Richards Bay Airport will reopen to Airlink flights in the middle of September after being closed for more than 20 months. When South Africa lifted its hard lockdown and domestic travel resumed, the airport was given the go-ahead to reopen.
Richards Bay Airport, the primary gateway to KwaZulu-export Natal’s hub, has been closed since the South African government banned domestic travel due to the pandemic.
However, the reopening was postponed, first for five months and then until May of 2021. Airlink cited declining demand as a result of the ongoing economic downturn, as well as ongoing safety concerns from the South African Civil Aviation Authority (SACAA), as the primary reasons for the airport’s extended closure in 2021.
In January 2021, the CEO of Airlink described the situation as a “classic Catch-22,” implying that no reasonable solution exists.
At one point, there was enough traffic on the route to justify three flights per day. Level 3 Covid-19 restrictions mean that only 20% of the usual number of people are permitted to be present at the coal terminal, Richards Bay’s industrial heart.”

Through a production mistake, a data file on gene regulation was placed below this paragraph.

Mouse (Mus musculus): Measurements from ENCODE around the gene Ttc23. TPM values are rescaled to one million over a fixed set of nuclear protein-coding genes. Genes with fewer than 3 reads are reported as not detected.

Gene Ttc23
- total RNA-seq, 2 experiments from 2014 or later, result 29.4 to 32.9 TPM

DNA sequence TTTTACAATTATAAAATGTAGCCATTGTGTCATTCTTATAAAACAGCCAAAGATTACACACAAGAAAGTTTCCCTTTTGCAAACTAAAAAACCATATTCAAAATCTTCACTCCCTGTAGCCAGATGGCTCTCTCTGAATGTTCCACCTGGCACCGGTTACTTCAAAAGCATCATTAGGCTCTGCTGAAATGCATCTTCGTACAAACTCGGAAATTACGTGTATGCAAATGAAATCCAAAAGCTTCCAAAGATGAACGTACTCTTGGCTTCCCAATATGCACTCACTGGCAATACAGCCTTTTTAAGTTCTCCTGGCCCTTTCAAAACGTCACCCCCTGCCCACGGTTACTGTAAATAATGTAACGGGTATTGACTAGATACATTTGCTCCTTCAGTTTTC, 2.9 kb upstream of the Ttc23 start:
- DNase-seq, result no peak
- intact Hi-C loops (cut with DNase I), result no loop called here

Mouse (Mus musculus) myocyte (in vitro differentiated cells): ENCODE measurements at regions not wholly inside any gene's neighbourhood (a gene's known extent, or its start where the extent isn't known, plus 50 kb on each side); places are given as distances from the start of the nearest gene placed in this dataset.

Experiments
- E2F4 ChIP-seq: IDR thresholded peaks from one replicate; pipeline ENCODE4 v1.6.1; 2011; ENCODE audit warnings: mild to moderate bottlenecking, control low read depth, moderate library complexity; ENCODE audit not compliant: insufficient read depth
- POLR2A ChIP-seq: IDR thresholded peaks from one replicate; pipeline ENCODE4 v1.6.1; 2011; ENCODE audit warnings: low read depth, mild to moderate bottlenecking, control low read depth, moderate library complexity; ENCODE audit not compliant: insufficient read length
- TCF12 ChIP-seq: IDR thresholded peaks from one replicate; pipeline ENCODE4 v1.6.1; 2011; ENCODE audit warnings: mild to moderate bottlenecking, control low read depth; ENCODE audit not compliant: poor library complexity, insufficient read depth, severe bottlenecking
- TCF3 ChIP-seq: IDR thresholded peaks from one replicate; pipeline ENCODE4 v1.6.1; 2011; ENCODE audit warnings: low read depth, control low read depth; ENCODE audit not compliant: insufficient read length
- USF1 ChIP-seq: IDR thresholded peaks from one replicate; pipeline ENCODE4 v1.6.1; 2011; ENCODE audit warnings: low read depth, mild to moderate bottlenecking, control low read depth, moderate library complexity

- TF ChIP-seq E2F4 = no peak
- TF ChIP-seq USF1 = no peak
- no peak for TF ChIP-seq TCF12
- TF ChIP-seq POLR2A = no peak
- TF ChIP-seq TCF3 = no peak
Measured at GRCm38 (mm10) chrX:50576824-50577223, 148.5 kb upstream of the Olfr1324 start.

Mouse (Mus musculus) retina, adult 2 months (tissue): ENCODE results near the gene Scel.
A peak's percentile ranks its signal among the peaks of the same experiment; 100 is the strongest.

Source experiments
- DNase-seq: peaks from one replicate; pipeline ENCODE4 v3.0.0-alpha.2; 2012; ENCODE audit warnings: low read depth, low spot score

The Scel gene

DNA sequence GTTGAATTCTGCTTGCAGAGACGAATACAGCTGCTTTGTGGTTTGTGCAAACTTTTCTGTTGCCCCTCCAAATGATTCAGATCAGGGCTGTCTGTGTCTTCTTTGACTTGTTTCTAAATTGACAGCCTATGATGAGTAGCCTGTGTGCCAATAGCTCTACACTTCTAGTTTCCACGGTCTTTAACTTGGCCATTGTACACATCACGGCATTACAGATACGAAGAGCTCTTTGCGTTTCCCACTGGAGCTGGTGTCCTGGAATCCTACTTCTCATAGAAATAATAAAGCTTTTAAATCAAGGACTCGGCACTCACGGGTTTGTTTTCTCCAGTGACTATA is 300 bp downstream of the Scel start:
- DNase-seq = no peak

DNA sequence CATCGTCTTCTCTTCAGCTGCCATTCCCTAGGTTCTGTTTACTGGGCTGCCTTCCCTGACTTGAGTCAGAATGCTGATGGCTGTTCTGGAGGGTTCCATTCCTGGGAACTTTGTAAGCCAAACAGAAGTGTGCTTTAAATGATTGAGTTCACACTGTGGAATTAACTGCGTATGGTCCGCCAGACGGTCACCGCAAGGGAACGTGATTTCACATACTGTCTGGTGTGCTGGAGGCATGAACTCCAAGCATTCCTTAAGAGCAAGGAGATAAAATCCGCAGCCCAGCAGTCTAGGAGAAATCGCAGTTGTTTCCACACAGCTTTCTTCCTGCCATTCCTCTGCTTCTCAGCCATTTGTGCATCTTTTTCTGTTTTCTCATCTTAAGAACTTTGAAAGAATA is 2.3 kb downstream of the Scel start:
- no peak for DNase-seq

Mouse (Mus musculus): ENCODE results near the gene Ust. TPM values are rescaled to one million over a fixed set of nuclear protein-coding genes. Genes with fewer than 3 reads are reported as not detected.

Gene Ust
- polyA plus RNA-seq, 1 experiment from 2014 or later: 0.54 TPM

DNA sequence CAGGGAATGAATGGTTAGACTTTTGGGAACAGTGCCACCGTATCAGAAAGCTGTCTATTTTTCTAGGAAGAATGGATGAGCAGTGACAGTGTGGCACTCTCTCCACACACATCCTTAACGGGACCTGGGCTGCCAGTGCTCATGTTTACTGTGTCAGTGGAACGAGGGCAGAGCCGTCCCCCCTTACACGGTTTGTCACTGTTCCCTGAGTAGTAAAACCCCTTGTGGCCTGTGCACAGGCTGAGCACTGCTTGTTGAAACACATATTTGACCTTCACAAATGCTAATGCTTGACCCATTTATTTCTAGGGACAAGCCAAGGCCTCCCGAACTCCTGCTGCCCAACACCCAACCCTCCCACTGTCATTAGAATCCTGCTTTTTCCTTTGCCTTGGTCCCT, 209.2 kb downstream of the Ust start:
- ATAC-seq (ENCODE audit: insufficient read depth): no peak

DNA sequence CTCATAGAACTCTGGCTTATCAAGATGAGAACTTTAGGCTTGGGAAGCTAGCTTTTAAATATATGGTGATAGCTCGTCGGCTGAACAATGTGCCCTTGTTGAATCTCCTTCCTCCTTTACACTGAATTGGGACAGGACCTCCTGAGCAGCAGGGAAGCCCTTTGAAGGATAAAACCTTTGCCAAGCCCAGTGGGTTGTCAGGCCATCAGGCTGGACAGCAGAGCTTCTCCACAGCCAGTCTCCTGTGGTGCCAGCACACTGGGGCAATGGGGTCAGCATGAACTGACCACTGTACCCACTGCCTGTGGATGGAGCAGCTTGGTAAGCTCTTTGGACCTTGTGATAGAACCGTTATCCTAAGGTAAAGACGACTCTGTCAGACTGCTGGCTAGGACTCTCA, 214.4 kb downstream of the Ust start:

Because of these constraints, there was less demand for flights to Richards Bay, and the airport was unable to accommodate scheduled passenger flights because it lacked the emergency services required by SACAA.
Airlink has finally announced that regular flights between Johannesburg and Richards Bay will resume on September 19—20 months later than originally planned.
Foster emphasized the importance of Richards Bay to the economies of both KwaZulu-Natal and South Africa in a statement released on Friday.
According to the article, “air connectivity plays a critical role in driving business and investment in the coal-terminus town and the industries it supports, and is essential to the town’s viability and development.” After a brief hiatus, we hope to resume passenger flights from Richards Bay in order to contribute to the region’s development and economic growth.”
Flights to and from Richards Bay will be operated by a jetstream 41 turboprop aircraft with a seating capacity of 29 passengers.
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